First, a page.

It matters not. If I’m convicted I will get the chair. But I won’t let them. I will die here first. Besides, maybe then the voices will stop calling me.
Ann couldn’t read anymore. This wasn’t an attic. It was a portal to Hell. She wanted to leave and never come back. But she couldn’t just yet. It was irrelevant how afraid she was. Though she felt a sense of hopelessness that she hoped to never feel again, she had to know what was in the storage closet.
Hesitantly and in trepidation she walked over to the door and slowly opened it. It creaked loudly. It was almost pitch black inside, but Anna heard something clatter against the floor. Alarmed, she looked down to see a skull frozen in a deathly grin, its eyeless sockets staring up at her. A quick look into the closet also revealed, with the little light there was coming from the windows, mounds of human bones.
Anna screamed and ran down the attic stairs, slamming the door behind her. But she didn’t stop there. She didn’t stop screaming until she was out of the house and in the foggy woods that surrounded it.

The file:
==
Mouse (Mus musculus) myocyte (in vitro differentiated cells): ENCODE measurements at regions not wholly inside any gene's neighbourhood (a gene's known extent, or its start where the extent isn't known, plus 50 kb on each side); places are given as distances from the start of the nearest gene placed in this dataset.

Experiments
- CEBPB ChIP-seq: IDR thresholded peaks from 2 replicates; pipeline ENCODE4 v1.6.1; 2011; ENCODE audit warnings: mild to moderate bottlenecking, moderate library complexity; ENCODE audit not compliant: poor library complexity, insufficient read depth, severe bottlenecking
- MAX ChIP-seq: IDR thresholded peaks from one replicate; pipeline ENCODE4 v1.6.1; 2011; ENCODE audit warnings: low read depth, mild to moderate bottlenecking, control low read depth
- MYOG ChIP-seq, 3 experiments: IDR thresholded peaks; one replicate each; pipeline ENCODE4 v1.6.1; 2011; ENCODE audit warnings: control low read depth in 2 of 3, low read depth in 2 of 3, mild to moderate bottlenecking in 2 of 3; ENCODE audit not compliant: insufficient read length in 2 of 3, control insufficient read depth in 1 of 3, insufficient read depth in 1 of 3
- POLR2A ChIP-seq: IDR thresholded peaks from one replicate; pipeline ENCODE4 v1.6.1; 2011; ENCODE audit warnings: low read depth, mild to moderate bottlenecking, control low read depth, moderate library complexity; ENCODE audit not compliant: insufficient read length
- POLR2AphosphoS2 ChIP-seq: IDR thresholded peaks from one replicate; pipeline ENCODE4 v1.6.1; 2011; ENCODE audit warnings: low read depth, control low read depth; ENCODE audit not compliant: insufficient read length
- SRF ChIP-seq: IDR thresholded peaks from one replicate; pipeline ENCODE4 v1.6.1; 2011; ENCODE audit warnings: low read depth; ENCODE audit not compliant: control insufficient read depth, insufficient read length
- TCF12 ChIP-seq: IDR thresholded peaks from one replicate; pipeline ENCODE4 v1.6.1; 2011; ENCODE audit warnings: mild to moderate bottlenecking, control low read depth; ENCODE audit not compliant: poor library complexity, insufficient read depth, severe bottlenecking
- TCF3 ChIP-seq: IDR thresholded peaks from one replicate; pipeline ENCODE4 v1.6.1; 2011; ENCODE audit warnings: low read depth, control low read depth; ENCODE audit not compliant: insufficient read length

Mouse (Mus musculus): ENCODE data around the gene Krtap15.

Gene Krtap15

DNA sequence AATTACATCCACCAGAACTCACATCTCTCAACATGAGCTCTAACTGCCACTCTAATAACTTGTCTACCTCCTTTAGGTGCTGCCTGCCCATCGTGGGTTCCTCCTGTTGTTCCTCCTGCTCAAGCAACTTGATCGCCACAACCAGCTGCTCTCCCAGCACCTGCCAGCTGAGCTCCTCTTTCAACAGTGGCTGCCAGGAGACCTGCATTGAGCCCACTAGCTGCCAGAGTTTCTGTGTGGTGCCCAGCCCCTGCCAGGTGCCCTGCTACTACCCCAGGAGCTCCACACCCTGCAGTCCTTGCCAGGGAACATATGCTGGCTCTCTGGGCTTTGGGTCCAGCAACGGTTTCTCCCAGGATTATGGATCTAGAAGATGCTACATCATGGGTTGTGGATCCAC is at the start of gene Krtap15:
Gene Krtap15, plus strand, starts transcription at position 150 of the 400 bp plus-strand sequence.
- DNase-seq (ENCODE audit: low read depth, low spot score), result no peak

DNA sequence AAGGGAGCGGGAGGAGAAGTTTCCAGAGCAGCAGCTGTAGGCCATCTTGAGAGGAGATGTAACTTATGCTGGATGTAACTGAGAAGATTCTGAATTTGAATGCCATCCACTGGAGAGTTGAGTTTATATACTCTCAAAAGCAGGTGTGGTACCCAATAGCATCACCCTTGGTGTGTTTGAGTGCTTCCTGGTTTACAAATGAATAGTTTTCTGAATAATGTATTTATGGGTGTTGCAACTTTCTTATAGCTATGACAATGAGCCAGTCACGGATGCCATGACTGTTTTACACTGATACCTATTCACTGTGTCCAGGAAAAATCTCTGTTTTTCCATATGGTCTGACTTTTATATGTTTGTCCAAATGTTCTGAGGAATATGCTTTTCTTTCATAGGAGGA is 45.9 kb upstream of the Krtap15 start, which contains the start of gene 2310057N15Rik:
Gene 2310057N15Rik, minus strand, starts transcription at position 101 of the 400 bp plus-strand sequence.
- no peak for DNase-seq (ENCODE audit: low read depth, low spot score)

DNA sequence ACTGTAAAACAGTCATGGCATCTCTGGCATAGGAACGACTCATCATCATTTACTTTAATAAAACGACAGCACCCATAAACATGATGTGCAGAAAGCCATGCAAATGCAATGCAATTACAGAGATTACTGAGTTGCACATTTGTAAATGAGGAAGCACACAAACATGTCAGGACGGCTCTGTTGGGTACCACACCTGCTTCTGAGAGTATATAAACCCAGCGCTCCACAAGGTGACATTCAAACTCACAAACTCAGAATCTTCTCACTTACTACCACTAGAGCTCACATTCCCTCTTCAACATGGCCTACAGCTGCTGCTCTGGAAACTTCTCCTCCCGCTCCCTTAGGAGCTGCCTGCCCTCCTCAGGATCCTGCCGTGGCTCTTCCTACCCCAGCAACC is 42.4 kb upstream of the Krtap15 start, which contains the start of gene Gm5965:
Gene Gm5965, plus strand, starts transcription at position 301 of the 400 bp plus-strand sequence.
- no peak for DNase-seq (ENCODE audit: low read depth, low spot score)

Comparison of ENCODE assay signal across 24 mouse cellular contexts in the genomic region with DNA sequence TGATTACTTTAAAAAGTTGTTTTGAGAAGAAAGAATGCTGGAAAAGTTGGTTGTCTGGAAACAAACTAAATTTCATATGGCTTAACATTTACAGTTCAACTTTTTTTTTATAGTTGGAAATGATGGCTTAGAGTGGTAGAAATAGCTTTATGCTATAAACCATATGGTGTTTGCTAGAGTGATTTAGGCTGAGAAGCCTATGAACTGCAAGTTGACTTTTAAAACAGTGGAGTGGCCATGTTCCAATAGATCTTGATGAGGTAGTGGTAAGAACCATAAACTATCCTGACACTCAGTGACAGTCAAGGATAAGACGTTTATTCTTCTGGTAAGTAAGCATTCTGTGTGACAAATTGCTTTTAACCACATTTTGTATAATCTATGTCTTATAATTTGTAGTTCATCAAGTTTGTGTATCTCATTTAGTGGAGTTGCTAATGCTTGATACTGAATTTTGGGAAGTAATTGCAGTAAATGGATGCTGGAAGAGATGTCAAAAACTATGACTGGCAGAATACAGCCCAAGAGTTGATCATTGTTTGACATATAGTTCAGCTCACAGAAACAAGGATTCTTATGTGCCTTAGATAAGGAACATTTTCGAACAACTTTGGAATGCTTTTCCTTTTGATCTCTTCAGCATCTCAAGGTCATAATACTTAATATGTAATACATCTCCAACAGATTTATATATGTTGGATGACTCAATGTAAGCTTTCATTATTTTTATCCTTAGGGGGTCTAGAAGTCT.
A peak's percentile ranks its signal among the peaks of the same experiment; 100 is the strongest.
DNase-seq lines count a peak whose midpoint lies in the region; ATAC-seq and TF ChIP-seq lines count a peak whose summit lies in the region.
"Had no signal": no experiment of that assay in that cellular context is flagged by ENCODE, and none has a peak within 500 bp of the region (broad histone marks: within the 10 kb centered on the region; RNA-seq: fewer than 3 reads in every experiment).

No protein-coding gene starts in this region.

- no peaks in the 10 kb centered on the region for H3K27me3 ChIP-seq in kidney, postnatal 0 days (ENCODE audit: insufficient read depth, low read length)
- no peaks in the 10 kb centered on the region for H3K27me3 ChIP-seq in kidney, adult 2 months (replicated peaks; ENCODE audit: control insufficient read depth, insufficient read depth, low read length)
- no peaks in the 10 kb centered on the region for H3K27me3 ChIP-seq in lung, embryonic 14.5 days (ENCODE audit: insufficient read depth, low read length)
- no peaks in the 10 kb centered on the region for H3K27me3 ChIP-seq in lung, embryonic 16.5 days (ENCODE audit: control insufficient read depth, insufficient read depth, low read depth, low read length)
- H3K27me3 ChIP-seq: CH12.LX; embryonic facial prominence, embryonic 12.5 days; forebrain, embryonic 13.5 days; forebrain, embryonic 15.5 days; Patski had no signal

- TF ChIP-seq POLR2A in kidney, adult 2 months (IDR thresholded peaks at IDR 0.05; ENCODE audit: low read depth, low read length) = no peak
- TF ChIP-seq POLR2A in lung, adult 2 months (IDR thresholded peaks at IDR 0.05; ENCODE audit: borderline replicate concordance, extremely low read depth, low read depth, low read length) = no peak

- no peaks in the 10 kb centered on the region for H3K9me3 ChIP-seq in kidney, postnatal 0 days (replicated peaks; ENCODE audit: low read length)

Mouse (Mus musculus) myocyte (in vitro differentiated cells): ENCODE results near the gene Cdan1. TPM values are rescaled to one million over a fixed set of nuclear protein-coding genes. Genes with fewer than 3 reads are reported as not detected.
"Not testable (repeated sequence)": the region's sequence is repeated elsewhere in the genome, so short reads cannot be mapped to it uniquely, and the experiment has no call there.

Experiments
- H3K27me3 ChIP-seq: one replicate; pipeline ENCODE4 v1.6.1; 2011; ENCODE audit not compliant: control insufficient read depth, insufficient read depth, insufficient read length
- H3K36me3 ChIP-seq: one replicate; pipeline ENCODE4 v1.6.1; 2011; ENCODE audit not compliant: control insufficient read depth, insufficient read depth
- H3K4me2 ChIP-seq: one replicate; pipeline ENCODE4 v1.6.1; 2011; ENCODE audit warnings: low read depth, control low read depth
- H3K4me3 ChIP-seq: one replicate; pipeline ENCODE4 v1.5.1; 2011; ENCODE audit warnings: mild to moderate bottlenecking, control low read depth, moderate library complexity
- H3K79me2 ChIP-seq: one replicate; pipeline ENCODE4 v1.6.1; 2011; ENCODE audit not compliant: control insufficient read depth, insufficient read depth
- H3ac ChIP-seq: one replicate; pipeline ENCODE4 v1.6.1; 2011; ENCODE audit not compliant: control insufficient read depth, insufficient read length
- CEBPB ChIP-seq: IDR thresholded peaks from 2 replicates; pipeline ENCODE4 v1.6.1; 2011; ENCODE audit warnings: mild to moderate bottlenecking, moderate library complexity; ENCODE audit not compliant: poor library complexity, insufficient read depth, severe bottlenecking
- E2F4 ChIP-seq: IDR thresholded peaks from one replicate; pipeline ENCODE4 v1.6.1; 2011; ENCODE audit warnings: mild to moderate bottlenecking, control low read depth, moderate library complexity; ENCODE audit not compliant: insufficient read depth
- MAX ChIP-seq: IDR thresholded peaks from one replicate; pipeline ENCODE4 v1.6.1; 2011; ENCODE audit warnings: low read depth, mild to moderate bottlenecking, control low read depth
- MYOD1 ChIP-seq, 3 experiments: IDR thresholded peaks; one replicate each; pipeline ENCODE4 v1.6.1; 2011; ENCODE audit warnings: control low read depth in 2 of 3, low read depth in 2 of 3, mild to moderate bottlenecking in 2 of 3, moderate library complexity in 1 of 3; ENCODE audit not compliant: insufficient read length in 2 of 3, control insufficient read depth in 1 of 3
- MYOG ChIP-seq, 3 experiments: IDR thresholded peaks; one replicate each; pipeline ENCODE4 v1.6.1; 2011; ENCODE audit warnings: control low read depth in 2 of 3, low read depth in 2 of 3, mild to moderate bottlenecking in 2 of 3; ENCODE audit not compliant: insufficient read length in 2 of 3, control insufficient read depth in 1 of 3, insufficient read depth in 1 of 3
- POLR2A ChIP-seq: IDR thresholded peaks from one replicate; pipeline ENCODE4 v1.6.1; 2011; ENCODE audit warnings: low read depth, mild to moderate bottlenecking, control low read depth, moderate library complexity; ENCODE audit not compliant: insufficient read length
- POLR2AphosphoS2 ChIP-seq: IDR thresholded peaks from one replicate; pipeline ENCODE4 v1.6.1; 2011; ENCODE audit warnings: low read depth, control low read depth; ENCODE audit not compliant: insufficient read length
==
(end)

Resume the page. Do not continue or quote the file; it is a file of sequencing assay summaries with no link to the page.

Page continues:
Amongst a grove of trees, Anna fell on her knees, about ready to throw up. The thick fog laid heavily on her and upon the trees, silhouetting the trunks and the limbs into shadowy shapes gasping for air out from the choking grey blanket. The only thing that stood out from the gray of the fog, and the gray and black of the earth and trees, were the remaining leaves, burning orange and red like fire, on the branches.
Anna tried to compose herself. She wanted to get lost in the fog, to disappear in it and never return. As she was wishing for the fog to envelope her in its cold embrace, the sounds of the music box began to chime again. The ghost of the ballerina stepped up to her. Anna almost didn’t see her because of how well she blended into the fog. The ballerina looked at her with sad eyes.
“What do you want from me?” Anna asked her.
The ghost pointed back to the direction of the house, its spires and weathervane rising like tombs above the sea of fog.
“I’m not going back there,” screamed Anna.
“Help me, help us,” the ballerina pleaded in a voice that echoed from another dimension. “You’ll find your answers at the library.” Upon this advice, she faded away into the fog, the sounds of the music box fading with her.